As recently as last month, marriage equality continued to spread globally. Within weeks of each other in April, Uruguay, New Zealand, and France all legalized same sex marriage. This brings the count to 14 countries in the world that allow gays and lesbians to marry. However, marriage equality is steadily moving closer to our region.
Here in the U.S., the number of states allowing same sex marriage is a few short of the global count, but it is growing. One of the most recent states to legalize same sex marriage equality was Rhode Island on May 2. Even more significant for our region, though, was Delaware’s decision to legalize same sex marriage on May 6. The First State, and the first state in the tri-state area to stand up for marriage equality, Delaware’s marriage bill passed the State Senate by a vote of 12 to 9. A hub of business and a popular vacation spot for folks from New Jersey and Pennsylvania, Delaware may provide a bigger draw for gay and lesbian couples in the area with this recent development. However, opponents on the national level are not discouraged, with 30 states having adopted constitutional amendments limiting marriage to a man and woman. But as Delaware becomes the 11th state to officially embrace marriage equality, public opinion is shifting with many polls showing majority support for marriage equality, according to the New York Times.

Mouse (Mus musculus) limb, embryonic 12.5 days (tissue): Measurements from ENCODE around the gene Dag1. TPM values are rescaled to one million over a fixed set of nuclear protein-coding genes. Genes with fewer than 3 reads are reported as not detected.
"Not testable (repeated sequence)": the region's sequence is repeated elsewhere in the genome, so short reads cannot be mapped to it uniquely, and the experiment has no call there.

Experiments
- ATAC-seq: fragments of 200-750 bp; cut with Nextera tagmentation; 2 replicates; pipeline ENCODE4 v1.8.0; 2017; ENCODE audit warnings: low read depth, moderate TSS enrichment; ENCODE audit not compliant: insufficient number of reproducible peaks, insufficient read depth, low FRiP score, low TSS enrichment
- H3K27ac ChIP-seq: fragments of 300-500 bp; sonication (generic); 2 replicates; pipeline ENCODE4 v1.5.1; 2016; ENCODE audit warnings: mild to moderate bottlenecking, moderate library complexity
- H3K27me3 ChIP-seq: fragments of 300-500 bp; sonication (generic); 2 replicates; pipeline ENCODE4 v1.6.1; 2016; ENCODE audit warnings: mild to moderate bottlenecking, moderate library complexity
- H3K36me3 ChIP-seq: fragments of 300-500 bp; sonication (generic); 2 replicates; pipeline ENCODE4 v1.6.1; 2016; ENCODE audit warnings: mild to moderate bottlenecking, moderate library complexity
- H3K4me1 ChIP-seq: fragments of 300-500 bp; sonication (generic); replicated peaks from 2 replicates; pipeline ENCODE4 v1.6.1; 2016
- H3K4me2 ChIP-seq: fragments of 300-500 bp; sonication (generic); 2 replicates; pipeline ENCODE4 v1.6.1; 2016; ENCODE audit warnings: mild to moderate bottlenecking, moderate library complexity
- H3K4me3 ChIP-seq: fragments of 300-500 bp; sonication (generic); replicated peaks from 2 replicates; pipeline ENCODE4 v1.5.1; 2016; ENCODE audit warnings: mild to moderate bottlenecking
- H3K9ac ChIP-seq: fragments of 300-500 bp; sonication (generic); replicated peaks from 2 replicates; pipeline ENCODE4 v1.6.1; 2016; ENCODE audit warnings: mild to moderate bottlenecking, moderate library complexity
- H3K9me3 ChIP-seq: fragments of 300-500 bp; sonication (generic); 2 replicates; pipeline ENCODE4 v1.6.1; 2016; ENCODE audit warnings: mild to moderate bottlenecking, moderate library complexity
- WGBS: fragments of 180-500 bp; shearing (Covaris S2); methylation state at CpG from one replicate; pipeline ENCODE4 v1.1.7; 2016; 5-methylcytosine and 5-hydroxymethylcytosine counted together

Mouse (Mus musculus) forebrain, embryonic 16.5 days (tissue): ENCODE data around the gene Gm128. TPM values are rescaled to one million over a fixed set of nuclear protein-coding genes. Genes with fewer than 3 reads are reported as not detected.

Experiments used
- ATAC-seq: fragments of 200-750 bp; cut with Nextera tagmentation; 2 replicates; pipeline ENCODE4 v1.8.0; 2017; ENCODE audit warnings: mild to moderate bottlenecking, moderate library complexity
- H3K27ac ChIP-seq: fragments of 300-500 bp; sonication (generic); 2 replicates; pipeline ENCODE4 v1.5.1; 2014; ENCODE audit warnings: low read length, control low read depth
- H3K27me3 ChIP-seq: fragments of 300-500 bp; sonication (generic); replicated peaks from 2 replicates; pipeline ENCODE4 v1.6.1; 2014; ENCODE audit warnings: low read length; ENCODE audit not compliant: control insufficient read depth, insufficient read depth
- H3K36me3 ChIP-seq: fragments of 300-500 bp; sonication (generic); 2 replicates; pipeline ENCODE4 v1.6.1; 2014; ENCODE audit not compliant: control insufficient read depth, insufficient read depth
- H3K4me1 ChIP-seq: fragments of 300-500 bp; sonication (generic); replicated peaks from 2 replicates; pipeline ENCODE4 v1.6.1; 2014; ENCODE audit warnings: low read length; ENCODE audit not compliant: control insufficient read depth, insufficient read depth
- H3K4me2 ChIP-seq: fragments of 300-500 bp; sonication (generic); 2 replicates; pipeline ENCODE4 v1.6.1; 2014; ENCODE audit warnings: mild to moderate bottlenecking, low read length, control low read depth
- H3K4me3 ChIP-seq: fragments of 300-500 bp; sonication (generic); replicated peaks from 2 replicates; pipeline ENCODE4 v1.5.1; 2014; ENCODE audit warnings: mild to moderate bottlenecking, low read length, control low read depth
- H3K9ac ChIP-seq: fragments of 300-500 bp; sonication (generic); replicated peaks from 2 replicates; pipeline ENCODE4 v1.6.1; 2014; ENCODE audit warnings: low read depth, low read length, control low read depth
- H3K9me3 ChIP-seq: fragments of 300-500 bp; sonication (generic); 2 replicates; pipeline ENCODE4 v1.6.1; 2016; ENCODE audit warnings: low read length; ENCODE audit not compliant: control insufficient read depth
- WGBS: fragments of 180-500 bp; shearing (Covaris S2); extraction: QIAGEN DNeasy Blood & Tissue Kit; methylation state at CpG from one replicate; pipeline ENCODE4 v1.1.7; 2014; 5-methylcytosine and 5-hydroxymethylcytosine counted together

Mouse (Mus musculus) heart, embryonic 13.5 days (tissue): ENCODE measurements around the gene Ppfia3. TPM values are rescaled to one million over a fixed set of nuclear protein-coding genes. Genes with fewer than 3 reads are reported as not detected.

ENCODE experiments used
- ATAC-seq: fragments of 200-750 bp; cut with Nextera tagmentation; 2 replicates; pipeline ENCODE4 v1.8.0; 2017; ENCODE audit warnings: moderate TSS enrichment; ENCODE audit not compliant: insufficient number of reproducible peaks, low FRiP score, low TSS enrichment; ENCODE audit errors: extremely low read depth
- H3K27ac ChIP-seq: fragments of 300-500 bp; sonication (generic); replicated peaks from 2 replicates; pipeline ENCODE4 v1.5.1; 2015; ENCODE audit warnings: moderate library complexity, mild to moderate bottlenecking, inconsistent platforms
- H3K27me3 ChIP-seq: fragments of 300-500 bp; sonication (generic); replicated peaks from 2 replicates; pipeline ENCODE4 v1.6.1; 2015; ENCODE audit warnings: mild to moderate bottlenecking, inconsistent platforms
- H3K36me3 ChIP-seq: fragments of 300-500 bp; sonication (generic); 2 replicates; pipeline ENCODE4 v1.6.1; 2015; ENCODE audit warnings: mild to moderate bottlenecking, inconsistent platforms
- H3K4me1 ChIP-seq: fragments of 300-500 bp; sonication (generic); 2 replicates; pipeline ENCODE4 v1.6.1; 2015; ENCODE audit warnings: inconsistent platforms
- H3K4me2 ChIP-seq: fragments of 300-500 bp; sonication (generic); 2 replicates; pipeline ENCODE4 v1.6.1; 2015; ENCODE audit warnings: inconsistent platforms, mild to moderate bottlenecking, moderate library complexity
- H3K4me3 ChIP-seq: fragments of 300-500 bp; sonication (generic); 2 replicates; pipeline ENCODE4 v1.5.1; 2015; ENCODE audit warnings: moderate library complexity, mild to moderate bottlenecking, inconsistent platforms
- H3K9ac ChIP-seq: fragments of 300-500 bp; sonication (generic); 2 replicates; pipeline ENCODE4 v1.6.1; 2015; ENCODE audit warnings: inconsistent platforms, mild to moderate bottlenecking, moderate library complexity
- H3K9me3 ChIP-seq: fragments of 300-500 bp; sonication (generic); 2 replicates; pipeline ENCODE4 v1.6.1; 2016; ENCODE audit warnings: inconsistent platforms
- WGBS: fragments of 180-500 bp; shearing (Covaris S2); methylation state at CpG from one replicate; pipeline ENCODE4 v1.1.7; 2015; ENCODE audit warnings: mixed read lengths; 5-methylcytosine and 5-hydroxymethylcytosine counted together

A significant milestone in our immediate area’s journey towards full equality, though, was the bill passed by Philadelphia City Council on April 25. Bill 130224, introduced by Councilmember James F. Kenney, was passed with a 14-3 vote and will in part give a tax credit to companies based in Philadelphia to offer health care benefits to life partners of their employees and their children. Capped at $2 million, the credit is meant to encourage companies to recognize the legitimacy of their gay and lesbian employees’ partners and families.
However, much of the success of these measures will hinge on the Supreme Court’s June decisions on the marriage equality cases presented this past March. Without federal support, these measures may become strictly symbolic.